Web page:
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The Reit stuff

Real estate investment trusts are set to bring about a pan-European property market

Real estate investment trusts have finally been given the go-ahead and should be introduced in the UK from January 2007.

Together with positive news on the introduction of Reits in Germany, Italy, Sweden and Finland, the property investment landscape is set for a seismic change. Reits are one of the most anticipated investment vehicles to be introduced to the UK property market and will transform the way that investors can access property. Following their long-term success in the US, Australia, Japan, Netherlands, Belgium and more recently France, 72 per cent of the global real estate market is held in a Reit-type structure. When the UK follows suit – and probably Germany at some stage in 2007, the proportion will rise to as much as 90 per cent.

The UK Reit structure will be open to companies resident in the UK that are listed on the stock exchange. The underlying fund will be allowed to invest into any type of investment property. The introduction of the Reit structure will broaden the opportunities available to the retail investment market, which has had only limited access to commercial property. Reits will offer significant tax advantages so it is likely that investment interest will increase and they will become the main route for investors to get access to property.

We expect to see an increase in transaction activity next year as companies adjust in the run-up to launch and there is some evidence of streamlining of portfolios. With higher levels of dividend and increased transparency, investors will focus on the efficiency, or value creation, of the business.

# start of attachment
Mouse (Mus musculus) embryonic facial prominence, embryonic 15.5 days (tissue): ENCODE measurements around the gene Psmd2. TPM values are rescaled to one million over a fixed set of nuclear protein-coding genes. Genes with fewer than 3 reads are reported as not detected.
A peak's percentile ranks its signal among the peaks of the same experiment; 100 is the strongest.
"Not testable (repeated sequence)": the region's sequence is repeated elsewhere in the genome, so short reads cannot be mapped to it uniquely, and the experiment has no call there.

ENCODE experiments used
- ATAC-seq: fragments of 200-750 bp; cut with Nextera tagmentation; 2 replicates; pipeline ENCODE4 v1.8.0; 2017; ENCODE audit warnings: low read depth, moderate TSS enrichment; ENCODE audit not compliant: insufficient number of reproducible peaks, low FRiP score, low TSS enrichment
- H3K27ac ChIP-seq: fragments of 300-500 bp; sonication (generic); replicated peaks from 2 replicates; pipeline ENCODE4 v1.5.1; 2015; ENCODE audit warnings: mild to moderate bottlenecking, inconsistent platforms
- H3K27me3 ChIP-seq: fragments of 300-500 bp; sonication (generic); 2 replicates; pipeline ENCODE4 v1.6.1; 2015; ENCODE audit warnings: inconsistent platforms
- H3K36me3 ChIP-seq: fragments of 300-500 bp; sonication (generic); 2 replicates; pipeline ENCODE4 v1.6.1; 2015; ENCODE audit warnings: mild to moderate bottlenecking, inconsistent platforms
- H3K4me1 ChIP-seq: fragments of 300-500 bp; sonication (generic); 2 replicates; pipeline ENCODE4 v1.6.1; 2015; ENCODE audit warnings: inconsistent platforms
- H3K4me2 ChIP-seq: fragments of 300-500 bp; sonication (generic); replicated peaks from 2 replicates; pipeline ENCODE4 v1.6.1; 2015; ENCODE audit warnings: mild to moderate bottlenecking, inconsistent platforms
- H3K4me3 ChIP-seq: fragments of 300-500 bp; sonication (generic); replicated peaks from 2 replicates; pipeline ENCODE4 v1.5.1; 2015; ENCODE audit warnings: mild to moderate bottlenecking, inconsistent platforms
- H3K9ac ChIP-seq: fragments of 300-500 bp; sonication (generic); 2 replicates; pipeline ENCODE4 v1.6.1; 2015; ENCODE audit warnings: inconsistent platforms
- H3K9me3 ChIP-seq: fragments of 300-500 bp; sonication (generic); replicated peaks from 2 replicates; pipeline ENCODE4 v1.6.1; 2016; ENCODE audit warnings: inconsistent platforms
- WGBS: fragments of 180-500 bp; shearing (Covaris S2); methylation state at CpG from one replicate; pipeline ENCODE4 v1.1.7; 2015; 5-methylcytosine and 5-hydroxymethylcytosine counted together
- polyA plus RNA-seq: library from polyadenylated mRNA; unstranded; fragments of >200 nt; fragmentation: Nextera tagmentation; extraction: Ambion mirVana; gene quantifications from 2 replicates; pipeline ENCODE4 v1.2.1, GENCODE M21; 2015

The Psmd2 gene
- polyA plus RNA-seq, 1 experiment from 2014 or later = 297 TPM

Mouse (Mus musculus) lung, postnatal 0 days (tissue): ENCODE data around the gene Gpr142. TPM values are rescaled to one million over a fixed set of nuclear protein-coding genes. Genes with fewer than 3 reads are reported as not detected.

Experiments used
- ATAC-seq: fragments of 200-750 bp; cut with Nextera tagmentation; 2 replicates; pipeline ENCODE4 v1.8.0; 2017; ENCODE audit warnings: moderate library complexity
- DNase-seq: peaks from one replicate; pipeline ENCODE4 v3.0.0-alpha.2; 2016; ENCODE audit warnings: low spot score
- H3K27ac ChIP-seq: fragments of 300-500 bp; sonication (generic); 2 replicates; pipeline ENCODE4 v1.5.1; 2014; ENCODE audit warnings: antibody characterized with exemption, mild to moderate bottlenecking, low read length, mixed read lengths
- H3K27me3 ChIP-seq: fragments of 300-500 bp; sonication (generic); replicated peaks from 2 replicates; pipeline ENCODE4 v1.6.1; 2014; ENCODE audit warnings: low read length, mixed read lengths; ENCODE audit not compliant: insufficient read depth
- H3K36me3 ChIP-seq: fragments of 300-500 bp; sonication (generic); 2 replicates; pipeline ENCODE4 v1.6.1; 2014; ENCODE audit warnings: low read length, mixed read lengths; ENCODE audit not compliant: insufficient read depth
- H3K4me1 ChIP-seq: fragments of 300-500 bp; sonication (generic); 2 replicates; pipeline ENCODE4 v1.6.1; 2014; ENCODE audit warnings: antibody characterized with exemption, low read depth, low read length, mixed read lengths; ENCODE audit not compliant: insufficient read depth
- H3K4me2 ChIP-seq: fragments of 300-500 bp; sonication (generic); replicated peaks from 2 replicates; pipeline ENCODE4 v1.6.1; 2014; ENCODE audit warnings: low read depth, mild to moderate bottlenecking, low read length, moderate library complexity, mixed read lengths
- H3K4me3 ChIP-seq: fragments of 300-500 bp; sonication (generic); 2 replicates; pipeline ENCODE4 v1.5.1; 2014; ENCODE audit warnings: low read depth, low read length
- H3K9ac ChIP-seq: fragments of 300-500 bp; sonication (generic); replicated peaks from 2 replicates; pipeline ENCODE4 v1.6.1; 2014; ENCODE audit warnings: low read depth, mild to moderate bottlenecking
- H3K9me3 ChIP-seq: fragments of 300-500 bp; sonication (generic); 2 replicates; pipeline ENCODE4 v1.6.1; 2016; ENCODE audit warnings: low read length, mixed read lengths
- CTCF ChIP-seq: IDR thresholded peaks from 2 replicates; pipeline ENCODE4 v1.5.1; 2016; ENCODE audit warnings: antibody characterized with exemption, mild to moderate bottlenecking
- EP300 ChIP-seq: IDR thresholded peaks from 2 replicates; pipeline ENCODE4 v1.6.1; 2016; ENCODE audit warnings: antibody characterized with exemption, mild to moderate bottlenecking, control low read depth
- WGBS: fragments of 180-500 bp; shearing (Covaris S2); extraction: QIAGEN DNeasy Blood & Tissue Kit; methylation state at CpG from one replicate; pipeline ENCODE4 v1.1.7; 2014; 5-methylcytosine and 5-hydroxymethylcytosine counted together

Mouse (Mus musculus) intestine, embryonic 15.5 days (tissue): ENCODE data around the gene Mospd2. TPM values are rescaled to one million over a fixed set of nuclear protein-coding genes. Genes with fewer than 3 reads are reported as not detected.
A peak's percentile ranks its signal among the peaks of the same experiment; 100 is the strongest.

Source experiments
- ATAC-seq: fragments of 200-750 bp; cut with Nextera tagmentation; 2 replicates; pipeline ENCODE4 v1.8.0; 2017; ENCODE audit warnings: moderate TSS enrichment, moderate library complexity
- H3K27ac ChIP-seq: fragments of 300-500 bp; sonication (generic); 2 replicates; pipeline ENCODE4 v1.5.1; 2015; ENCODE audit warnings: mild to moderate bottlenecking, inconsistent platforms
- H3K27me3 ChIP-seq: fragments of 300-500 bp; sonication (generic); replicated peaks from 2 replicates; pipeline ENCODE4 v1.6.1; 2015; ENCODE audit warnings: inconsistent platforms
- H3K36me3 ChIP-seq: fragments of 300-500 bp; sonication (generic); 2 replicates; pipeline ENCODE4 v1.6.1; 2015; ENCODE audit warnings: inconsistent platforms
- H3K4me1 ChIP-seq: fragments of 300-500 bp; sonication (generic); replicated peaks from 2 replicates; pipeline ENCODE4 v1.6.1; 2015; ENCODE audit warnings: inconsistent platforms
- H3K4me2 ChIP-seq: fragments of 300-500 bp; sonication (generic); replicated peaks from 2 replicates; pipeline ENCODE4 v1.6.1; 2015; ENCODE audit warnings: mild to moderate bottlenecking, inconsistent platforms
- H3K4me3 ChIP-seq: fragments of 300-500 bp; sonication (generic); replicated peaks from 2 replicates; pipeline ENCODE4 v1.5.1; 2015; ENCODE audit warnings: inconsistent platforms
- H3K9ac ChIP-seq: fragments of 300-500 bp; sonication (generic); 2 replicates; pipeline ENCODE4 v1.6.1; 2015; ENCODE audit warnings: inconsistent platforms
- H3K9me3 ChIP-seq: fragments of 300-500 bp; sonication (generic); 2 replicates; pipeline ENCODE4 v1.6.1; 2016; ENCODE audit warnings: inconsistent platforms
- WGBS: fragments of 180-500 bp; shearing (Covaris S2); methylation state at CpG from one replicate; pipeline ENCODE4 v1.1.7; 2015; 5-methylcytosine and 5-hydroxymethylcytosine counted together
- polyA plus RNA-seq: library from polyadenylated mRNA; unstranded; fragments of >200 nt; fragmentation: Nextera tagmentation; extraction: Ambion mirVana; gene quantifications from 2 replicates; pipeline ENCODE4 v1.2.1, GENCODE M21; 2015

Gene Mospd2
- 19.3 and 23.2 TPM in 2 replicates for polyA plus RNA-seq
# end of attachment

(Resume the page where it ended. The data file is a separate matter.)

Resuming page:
What will be the impact of Reits be on listed property companies? In France, quoted real estate stocks moved from being traded at a discount to net assets to being traded on a premium basis because investors saw the advantages of the new structure. We are likely to see the same pattern in the UK. It is also likely that commercial and industrial companies will look to move property assets off their balance sheets and into a Reit structure, increasing the number and size of investable quoted real estate sector.There is likely to be a significant increase in M&A activity in the listed property market over the next few years. Companies that trade at a discount could be more easily acquired by better-managed and more efficient peers. This will lead to the creation of more specialist Reits focusing on specific types of real estate or geographical locations.

Reits are likely to lower the volatility of the quoted property sector. More of the total return will be accounted for by income, as 95 per cent of rental profits will have to be distributed to shareholders in dividends. We estimate the UK sector could see dividends rise by 75 per cent, producingyields near 5 per cent. This will provide return and volatility characteristics more in line with the underlying property assets. Also, UK Reits should be eligible to be held in Isas, Peps and CTFs.

The rollout of Reits across other European countries such as Germany, Italy and Scandinavia will offer investors significant new opportunities. France, Belgium, and the Netherlands have clear, tax-efficient Reit structures. We are starting to see the development of a pan-European property market. In terms of total returns, our long-term forecast for European direct property is 7.8 per cent compared with 6.9 per cent for the UK. With Reits benefiting from gearing, we would expect a higher return of around 10 per cent.

Reits in Germany will have a particularly dramatic effect as it is Europe’s biggest property market but has a very small quoted sector at present with only five liquid traded real estate companies.


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